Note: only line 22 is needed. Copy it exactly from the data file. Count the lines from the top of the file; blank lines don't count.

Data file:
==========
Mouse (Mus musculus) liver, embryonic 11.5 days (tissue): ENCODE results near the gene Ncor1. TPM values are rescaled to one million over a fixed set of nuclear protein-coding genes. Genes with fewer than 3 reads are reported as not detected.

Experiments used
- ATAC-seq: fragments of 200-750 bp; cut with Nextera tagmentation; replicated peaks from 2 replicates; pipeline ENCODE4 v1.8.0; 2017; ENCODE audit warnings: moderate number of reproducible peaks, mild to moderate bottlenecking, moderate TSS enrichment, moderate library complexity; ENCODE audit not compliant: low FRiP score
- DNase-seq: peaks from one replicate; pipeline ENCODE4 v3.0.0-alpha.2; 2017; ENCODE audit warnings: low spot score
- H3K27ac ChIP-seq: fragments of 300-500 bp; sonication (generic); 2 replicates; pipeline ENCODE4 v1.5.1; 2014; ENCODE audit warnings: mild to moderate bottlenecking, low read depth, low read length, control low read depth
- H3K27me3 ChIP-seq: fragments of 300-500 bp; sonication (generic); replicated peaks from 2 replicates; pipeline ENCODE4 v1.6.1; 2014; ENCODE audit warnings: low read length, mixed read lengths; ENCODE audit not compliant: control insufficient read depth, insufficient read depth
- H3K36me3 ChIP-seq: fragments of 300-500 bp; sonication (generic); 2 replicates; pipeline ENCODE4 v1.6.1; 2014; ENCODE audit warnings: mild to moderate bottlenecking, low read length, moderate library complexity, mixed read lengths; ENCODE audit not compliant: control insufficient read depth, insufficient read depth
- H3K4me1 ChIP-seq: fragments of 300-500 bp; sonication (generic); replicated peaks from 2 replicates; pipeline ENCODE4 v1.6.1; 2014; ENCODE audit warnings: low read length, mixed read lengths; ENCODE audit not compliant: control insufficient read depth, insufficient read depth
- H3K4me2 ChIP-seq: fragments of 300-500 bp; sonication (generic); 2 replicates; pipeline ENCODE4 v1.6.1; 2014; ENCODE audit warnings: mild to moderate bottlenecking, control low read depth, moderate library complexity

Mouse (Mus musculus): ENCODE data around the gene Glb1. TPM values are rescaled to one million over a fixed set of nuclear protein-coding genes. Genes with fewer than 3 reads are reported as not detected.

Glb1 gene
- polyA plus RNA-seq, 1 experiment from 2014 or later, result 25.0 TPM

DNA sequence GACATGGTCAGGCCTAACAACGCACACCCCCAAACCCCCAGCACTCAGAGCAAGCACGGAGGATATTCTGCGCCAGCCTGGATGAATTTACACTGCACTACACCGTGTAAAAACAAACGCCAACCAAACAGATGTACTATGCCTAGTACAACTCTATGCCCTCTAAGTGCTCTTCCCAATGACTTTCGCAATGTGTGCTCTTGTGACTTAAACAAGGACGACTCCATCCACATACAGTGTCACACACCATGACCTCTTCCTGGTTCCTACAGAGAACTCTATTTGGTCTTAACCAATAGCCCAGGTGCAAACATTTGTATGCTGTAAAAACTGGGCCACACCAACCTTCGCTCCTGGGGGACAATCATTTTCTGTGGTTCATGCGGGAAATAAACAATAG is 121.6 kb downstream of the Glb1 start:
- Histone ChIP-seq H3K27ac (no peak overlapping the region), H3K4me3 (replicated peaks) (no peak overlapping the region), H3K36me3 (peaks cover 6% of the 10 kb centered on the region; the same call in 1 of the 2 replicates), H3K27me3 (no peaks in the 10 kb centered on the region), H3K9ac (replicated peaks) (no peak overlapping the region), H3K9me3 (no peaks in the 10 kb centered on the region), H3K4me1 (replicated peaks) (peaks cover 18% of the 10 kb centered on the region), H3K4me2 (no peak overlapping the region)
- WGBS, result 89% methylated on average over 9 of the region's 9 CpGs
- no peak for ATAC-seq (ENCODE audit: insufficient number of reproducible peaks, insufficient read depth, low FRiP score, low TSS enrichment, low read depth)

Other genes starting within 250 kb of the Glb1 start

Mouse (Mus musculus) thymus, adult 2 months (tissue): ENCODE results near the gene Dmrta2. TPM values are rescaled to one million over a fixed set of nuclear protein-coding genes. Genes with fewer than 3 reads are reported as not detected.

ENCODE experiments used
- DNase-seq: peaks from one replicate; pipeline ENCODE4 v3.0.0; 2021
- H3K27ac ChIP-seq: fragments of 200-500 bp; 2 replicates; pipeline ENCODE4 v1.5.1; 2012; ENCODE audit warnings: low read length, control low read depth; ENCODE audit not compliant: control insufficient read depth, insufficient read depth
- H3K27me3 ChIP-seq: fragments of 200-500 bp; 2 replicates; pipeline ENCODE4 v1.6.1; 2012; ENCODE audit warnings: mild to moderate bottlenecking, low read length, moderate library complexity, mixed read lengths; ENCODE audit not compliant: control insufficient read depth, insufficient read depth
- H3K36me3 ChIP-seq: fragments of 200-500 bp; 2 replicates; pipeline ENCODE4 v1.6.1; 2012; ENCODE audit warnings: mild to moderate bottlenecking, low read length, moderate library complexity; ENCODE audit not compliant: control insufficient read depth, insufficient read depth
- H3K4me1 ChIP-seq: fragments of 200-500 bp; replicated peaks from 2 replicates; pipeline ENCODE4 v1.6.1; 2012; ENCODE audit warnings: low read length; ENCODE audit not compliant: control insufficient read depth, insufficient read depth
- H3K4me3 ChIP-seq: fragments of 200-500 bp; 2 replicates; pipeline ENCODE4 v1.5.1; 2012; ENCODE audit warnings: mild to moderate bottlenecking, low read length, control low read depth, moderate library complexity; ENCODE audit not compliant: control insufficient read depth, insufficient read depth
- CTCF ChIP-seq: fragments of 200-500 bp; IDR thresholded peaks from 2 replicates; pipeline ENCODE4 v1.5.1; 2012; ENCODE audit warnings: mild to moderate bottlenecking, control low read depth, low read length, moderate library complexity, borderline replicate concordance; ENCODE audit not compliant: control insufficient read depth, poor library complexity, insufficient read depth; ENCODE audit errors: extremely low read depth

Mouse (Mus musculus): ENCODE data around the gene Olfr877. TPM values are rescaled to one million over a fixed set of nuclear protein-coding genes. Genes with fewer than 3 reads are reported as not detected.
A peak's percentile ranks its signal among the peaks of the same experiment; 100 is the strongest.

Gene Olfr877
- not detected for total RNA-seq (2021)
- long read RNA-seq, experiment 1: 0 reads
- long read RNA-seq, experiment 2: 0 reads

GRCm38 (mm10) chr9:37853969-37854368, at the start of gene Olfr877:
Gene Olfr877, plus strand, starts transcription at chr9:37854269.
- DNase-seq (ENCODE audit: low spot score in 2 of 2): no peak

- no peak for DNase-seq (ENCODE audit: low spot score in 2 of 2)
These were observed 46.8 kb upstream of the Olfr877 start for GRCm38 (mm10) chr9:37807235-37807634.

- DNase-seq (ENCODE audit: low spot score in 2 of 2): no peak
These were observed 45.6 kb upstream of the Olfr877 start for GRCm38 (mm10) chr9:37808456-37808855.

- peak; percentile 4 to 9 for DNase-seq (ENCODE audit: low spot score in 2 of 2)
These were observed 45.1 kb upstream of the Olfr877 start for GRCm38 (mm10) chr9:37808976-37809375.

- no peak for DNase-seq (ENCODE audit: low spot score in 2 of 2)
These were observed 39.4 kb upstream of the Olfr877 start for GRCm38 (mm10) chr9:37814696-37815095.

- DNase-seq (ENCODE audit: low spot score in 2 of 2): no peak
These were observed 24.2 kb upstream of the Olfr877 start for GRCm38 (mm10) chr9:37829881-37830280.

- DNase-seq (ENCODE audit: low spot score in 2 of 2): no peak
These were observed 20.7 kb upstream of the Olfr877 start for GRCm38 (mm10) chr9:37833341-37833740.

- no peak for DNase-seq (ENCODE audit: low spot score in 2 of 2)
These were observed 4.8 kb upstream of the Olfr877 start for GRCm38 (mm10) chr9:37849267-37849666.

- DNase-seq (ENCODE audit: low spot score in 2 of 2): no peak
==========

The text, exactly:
- H3K27me3 ChIP-seq: fragments of 200-500 bp; 2 replicates; pipeline ENCODE4 v1.6.1; 2012; ENCODE audit warnings: mild to moderate bottlenecking, low read length, moderate library complexity, mixed read lengths; ENCODE audit not compliant: control insufficient read depth, insufficient read depth